I’ve just finished making a quilt for my first grandbaby (WOO HOO!!!). I saved pieces of all the fabrics I used to make outfits for my daughter and that’s what I used for the quilt. Since I’m so familiar with the Silhouette Studio software, I used it to play with some layouts for my blocks, which was a great help in planning. I also wanted to make a label for the quilt. I may not be a great quilter, but I do know it’s important to document it. Since my handwriting is so bad, I like to use my machine to sketch the words on a piece of fabric. This is something you might not think about using your machine for so I thought it would be a great lesson to share.
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Materials for a quilt label
- I used Sharpie fine line marker (paid link), but any permanent pen works as long as it fits your pen holder. You could try a sketch pen, but I’m not sure they are permanent through multiple washings. Heat helps set ink, so you could try ironing it after you’ve done the sketching.
- Pen holder — Silhouette does have one specifically for the Cameo 4, but I used my old style pen holder in the blue adapter and it worked fine.
- I also used some printable fabric (paid link) that I had in my stash. This is simply cotton muslin that is attached to a piece of paper. That gives it enough stability to send it through a printer. That also makes it very easy to work with on your machine because the backing paper easily sticks onto the mat. After you’ve sketched on it (and cut it if you like), you remove the backing paper.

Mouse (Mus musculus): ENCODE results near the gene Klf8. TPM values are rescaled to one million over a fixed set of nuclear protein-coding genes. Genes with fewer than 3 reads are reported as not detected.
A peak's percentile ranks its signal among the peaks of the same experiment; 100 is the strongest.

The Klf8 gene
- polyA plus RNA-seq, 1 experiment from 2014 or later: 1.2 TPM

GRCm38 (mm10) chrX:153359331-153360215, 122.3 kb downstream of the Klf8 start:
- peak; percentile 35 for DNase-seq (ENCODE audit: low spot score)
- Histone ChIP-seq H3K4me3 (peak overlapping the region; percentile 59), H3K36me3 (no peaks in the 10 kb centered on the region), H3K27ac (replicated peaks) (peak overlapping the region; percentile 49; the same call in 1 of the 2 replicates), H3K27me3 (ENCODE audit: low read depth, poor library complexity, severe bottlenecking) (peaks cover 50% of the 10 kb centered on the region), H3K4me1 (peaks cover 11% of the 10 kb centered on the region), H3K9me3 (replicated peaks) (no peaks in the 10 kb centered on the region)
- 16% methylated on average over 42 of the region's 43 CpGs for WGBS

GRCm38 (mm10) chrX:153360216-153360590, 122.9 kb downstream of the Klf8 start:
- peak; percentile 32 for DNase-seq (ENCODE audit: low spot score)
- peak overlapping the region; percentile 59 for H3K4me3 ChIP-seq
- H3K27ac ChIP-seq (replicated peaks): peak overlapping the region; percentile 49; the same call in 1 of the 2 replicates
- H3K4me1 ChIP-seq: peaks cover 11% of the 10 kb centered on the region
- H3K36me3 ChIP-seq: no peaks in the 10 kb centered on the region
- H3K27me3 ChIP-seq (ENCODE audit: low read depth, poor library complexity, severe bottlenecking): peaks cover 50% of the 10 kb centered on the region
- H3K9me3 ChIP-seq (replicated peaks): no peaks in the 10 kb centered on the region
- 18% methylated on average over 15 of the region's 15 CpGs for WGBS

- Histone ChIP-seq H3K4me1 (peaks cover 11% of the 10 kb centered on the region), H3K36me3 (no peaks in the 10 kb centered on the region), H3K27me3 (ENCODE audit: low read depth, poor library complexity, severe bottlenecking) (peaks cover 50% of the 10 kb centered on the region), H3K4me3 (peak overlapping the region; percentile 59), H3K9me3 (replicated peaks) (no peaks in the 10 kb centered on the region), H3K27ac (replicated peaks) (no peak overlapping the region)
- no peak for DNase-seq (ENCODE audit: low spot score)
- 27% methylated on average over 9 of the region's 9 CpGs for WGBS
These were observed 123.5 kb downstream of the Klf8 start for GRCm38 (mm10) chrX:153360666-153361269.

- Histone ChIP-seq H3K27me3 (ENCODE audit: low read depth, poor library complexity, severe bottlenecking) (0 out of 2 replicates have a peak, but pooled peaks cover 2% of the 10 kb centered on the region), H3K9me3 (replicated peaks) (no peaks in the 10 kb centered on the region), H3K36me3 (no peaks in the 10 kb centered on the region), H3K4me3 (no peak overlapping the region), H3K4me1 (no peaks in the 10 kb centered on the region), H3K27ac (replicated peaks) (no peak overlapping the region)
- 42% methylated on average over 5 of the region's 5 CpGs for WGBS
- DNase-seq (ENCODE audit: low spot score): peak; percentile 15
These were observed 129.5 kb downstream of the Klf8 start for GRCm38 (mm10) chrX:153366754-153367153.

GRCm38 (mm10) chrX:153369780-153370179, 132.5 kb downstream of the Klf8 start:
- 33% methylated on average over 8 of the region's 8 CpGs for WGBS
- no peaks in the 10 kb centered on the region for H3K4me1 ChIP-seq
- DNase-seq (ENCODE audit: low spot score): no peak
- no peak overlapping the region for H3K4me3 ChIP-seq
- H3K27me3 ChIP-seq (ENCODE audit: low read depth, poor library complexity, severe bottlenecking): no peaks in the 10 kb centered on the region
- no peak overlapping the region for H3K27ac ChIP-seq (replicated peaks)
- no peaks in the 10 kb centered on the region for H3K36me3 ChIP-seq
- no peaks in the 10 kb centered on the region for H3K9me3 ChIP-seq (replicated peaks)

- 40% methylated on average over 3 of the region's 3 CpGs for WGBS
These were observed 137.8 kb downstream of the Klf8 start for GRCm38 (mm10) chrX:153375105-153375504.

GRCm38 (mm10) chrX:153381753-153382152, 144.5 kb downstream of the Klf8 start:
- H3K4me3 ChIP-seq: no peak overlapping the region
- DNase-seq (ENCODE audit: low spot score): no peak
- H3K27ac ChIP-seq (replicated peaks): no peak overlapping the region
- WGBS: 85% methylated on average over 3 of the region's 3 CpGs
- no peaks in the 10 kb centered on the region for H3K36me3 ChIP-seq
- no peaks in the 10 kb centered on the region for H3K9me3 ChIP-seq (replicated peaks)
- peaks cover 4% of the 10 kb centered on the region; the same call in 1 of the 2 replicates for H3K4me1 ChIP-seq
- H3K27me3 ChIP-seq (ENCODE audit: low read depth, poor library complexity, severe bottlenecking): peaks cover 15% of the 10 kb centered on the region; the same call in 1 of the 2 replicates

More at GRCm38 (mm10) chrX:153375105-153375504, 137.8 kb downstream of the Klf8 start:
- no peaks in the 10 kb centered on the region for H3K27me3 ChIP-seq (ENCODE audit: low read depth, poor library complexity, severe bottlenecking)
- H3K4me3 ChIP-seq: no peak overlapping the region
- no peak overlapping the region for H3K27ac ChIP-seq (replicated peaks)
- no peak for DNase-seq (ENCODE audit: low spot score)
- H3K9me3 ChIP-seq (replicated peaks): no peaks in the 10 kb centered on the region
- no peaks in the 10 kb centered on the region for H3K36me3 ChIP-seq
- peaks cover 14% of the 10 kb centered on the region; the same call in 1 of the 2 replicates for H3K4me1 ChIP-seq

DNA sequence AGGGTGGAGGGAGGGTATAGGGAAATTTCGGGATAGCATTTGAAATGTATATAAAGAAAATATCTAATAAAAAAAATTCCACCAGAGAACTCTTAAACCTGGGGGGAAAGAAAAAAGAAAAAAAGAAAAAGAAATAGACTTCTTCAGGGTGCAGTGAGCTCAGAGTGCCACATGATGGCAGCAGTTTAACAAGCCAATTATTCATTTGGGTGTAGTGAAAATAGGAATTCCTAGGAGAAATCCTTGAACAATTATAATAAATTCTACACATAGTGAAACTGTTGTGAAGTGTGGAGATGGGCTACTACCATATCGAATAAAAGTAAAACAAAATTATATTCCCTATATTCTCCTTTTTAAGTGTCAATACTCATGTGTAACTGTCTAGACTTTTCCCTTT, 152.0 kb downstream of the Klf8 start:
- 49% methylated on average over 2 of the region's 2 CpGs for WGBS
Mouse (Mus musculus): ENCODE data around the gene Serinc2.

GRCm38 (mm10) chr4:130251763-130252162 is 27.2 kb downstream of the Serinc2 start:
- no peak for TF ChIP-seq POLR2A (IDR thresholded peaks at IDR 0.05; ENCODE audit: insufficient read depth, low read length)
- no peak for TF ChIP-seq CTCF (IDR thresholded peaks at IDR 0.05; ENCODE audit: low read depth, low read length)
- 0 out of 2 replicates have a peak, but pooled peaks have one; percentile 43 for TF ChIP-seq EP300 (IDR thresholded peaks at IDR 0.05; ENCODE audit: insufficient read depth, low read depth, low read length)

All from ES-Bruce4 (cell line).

Even if you don’t cut the shape of the label (I didn’t because I just used a rectangle), it’s nice to have the machine do the writing for you and add some designs. Most will work with any inkjet printer, but they recommend handwashing or drycleaning. Yikes — not the best choice for a baby quilt. That’s why I chose the permanent pen instead. Silhouette America has printable cotton fabric, but there is no information about whether or not it stands up to washing. You could also use HTV. Because the fabric is printable, you could do a print and cut if the ink would be permanent.
If you don’t have printable fabric, you could use regular cotton fabric. I would suggest stabilizing it in some way for the working portion of the project. That could be Terial Magic (paid link), another heavy starch, wash away stabilizer, quilt basting spray (paid link), etc.
Choose the label shape and size
First, determine the shape of your label and decide whether you’ll cut by machine or by hand.
- Take into account that you’ll need to add at least 1/4″ seam allowance you can turn under around the outside.
- The shape shouldn’t be super-intricate unless you intend to cut by hand.
- If you’re going to cut a shape with your machine, I highly recommend a Cameo 4 with the rotary blade. Be sure to leave room for the loops needed for cutting with a rotary blade.
- You can cut with a regular blade on any machine, it’s just a tad harder because the blade pulls on the fabric instead of rolling over it as the rotary blade does. You do not need a fabric blade — it’s just the same as a regular blade but with a different casing color so that you can keep it separate from a blade you use for paper. The key is for it to be a nice, new blade and to use a sticky mat that holds the fabric well. Because the printable fabric has a backing on it as a stabilizer, you don’t need any other one as you do with regular fabric. Again, simple shapes work best here. And be sure to use Line Segment Overcut.